Excerpts from op-ed by Zafar Hilaly, former ambassador, in The News, June 24

•    The army is fast acquiring a credibility problem with its claims of dead, injured and captured Taliban. At first there were mere mutterings, sotto voce suspicions, that not all is as claimed.

•    Army’s reluctant display of photos of a mere 54 dead while claiming that the actual number is 2000 do not wash. Especially as not a single one of the first tier leaders has been killed, wounded or captured and rumours are circulating that the Taliban leadership have been evacuated away from the danger zone, along with Al Qaeda leaders to Yemen, Somalia and Afghanistan and would return in due course.

•    It was also revealing that the BBC correspondent who was taken on a tour of the battle zone, he termed it “bandit country,” said that while he was shown a half dozen or so of “captured Taliban” he saw none of the 2000 dead nor any graves or other signs of death. Instead BBC viewers last night got to see what the Taliban had allowed him to film which was the hanging corpse of a beheaded soldier and another who had been killed, with boastful Taliban standing nearby.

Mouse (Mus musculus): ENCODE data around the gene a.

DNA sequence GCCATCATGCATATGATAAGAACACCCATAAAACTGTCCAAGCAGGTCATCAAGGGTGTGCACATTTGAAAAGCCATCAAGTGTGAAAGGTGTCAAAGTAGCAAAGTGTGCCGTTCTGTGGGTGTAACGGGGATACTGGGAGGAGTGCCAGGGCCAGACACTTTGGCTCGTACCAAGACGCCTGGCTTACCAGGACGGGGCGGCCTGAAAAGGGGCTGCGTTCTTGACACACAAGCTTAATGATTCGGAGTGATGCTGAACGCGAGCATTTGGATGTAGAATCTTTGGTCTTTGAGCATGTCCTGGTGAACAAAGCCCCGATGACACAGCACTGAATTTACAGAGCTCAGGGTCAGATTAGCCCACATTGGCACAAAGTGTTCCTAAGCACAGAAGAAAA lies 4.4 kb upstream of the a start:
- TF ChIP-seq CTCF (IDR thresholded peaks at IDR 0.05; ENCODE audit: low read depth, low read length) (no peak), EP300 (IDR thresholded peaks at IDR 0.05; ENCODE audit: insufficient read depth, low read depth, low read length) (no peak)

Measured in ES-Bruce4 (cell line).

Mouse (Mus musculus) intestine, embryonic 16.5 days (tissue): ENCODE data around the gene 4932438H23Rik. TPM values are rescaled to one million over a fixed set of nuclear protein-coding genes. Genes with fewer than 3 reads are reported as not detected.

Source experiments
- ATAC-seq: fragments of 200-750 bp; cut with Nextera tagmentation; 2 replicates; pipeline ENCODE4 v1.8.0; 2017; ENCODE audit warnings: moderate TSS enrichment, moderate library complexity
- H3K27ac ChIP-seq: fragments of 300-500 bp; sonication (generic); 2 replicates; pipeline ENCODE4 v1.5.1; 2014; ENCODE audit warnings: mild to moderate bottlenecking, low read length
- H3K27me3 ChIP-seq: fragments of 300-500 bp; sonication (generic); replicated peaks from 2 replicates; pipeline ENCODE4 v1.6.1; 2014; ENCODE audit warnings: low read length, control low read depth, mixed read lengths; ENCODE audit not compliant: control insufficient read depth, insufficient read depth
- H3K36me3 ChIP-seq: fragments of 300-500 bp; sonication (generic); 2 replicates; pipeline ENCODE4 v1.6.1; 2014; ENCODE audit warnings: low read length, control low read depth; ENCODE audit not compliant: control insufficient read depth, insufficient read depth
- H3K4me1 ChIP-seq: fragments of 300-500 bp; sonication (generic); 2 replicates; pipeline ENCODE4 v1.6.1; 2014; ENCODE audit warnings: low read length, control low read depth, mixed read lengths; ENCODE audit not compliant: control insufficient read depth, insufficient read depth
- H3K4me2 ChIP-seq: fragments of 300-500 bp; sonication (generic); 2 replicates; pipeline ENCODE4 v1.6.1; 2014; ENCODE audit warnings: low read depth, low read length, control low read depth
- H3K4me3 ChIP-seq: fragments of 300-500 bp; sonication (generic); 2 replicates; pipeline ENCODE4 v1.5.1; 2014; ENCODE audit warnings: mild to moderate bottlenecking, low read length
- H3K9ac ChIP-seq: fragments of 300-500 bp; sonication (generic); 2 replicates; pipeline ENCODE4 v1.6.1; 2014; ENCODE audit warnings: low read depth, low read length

•    A news report in Dawn of 23 June entitled “Efforts on for patch- up between Darra Taliban, Adezai lashkar,” stated that “Some “invisible” forces( normally a euphemism for we know who) are out to narrow the differences and broker an understanding between the Darra Adam Khel-based Taliban and leaders of the Qaumi Lashkar of Adezai on the outskirts of the provincial capital – the Taliban conditions included that their men would freely move in parts of Peshawar and would take action against those found involved in ‘un-Islamic’ activities and the Lashkar would not object to their actions. Secondly, the Taliban want the lashkar not to create hurdles while they recruit new members. Another condition of the Taliban is that the lashkar will not support security forces in case of any clash between the Taliban and law enforcing agencies.”